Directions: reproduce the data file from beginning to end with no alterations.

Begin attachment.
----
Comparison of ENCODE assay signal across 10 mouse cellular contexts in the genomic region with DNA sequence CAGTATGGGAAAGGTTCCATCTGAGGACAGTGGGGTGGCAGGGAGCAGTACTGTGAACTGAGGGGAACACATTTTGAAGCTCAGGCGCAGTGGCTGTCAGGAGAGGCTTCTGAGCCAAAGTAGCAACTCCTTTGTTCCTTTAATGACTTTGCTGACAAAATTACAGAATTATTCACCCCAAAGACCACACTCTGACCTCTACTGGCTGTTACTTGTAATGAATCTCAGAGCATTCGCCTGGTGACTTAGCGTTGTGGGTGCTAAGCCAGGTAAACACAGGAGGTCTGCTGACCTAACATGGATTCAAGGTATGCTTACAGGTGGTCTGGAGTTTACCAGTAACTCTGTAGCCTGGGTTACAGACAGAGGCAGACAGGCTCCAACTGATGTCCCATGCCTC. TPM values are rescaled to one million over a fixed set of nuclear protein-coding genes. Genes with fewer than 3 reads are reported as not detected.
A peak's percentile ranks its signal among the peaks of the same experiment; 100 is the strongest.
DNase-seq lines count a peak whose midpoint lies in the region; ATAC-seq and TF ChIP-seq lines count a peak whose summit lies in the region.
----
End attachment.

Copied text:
Comparison of ENCODE assay signal across 10 mouse cellular contexts in the genomic region with DNA sequence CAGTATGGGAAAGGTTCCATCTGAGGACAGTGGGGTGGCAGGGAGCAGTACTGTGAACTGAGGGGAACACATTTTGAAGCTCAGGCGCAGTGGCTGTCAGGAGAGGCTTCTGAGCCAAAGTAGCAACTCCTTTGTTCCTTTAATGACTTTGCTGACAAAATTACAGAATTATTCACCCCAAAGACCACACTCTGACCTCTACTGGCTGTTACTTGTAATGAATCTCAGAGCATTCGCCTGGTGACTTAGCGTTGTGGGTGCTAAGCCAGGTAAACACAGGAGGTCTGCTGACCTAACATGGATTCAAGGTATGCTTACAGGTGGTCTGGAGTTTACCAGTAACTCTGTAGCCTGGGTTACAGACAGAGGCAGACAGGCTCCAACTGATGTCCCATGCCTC. TPM values are rescaled to one million over a fixed set of nuclear protein-coding genes. Genes with fewer than 3 reads are reported as not detected.
A peak's percentile ranks its signal among the peaks of the same experiment; 100 is the strongest.
DNase-seq lines count a peak whose midpoint lies in the region; ATAC-seq and TF ChIP-seq lines count a peak whose summit lies in the region.